1) I am familiar with that slogan. It was embraced by the Bull(Damned)Shit [Boycott, Divestment, Sanctions] movement, and specifically by SJP [Students for Justice in Palestine]. The connection they make is that some police departments supposedly have received Israeli training. I don’t even know whether that is a fact, but the implication is that Israelis wantonly kill Arabs. This is truth stood on its head. No army in history has done what the IDF has done to minimize civilian casualties in battle, even at the loss of more Israeli lives. The adoption of that slogan by BLM [Black Lives Matter] deprives them of respectability.
Only in this case the association is not made by the most famous black campus radical of the 1960’s, Angela Davis, nor by Black Lives Matter of today, nor by singer Michael Franti; nor by me; it is made explicitly by Jewish Holocaust survivor Hedy Epstein. I am just reporting and quoting what she said to Amy Goodman on KPFK, on the episode that uses her quote for its title—“Stop the Violence From Ferguson to Gaza,” as I made clear to Louis in the hallway of the Folk Club when challenged about my song. The second paragraph of Louis’s letter is directed at the first verse of my song, to demolish the story of Michael Brown; here is the opening verse:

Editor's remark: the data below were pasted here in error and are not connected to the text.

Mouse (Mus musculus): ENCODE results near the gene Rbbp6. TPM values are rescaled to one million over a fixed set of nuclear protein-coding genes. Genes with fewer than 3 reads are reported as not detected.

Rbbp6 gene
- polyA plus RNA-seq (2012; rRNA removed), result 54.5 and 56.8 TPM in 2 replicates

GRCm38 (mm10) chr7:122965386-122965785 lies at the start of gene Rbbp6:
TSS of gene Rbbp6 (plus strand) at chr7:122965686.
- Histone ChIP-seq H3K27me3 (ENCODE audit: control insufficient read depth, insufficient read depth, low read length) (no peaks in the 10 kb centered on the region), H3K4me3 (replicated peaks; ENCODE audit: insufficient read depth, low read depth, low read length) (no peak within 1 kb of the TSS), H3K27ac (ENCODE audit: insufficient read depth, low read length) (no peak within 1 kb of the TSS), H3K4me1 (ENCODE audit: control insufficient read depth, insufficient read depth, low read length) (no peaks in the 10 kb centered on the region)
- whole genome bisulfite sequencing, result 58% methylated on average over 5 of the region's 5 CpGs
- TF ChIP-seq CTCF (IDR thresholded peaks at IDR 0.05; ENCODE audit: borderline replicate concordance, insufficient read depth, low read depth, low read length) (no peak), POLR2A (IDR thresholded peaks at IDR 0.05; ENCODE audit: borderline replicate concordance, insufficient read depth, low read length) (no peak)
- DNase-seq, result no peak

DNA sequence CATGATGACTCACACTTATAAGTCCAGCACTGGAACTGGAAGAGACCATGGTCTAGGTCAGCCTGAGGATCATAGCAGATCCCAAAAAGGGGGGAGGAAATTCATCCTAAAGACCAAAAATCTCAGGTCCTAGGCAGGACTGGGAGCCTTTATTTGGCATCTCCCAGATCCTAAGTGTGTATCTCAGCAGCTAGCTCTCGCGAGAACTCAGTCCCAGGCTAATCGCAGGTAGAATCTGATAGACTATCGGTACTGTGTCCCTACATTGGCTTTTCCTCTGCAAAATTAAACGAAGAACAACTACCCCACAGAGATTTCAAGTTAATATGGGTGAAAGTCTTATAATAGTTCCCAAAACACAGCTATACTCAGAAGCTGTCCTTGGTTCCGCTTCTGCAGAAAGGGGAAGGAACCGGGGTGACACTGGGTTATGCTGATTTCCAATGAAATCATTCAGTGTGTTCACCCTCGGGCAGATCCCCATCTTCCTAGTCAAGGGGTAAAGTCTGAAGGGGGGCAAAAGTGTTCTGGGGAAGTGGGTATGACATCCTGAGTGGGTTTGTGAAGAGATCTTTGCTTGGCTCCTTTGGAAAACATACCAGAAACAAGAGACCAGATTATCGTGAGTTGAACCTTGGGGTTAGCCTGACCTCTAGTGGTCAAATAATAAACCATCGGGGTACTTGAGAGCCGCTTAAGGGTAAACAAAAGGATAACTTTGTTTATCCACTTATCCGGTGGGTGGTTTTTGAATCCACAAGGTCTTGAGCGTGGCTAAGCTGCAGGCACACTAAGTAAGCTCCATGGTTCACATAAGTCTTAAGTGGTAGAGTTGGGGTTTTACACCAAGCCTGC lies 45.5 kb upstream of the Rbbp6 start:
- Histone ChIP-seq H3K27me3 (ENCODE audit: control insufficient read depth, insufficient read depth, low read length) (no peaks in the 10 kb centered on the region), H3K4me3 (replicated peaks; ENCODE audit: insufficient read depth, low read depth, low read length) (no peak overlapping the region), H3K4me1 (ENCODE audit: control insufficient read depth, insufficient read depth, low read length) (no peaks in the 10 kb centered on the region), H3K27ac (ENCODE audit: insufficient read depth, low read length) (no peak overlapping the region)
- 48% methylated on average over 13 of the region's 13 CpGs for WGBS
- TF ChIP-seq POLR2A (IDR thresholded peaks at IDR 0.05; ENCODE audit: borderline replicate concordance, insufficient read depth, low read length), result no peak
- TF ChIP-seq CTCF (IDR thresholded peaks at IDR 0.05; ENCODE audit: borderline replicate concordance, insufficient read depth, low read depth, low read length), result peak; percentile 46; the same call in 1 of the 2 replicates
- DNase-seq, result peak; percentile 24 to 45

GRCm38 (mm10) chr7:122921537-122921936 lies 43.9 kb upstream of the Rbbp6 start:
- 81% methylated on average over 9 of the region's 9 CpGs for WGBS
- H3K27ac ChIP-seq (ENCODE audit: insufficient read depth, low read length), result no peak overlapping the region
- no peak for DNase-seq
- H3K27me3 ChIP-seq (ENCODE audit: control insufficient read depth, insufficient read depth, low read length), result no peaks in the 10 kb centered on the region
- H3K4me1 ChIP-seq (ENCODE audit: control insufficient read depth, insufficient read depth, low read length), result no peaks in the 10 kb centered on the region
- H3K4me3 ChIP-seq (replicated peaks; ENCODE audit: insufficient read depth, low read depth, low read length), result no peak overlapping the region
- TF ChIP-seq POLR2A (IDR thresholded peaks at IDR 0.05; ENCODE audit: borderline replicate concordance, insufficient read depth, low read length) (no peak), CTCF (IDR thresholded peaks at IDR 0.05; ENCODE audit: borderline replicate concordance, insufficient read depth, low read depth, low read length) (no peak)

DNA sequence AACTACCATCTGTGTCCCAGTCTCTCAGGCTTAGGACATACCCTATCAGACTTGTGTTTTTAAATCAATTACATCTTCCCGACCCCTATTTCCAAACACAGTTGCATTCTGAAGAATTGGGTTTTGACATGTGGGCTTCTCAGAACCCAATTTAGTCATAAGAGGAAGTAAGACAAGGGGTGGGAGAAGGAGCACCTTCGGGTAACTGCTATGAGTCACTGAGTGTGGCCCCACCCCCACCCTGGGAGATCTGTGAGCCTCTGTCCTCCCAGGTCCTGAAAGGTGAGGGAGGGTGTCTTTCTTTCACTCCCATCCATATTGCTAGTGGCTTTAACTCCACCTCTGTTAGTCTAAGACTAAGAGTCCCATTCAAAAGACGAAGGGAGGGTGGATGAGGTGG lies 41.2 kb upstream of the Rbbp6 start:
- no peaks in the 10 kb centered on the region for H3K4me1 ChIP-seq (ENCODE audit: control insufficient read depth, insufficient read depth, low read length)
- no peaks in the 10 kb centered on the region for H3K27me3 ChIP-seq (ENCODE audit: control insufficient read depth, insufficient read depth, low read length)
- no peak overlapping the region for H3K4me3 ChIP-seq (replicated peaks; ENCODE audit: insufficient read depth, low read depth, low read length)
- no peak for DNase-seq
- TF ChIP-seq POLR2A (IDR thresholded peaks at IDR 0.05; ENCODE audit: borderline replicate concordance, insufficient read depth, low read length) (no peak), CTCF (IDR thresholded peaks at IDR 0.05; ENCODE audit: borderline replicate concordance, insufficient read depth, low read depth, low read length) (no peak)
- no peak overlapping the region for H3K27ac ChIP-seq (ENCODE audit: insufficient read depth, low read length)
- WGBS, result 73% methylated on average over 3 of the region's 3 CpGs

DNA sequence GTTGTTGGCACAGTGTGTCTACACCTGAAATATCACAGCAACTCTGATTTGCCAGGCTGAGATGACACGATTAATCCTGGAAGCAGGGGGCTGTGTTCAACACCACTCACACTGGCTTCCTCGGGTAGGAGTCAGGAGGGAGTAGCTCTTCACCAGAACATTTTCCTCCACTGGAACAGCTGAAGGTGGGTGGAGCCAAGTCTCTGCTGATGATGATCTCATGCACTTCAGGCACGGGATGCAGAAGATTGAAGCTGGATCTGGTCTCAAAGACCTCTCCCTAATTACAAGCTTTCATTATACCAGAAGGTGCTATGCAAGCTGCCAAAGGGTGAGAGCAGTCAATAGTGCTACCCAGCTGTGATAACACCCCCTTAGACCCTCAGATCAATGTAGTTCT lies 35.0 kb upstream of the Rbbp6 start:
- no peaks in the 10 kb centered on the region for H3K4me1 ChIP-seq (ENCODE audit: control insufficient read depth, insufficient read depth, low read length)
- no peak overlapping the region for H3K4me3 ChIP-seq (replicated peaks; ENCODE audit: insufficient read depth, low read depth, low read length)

They choked Eric “I can’t breathe” Garner to death
In Baltimore they broke Freddie Gray’s spine
They shot Walter Scott in the back in South Carolina
And a year ago on August 9
Michael Brown, unarmed black teen
Was shot six times before he could run
By the judge, jury, and executioner
The white Ferguson policeman who emptied his gun.
Here then is Louis’s second paragraph:
2) I am sure that Ferguson was the case in which a young man robbed a store, then walked brazenly down the middle of the street, then went for the gun of the policeman who challenged him. That makes it a piss-poor “poster boy” for protests of police brutality, but an excellent poster boy for protests of false accusations against police. Thus, adoption of the slogan undermines BLM’s credibility.
Louis doesn’t even mention the main slogan that was called into question by various witnesses of the shooting—and regarded by many unsympathetic bystanders as an urban legend rather than a fact: “Hands up, don’t shoot,” which many insist Brown never said. So of course that’s where my chorus begins: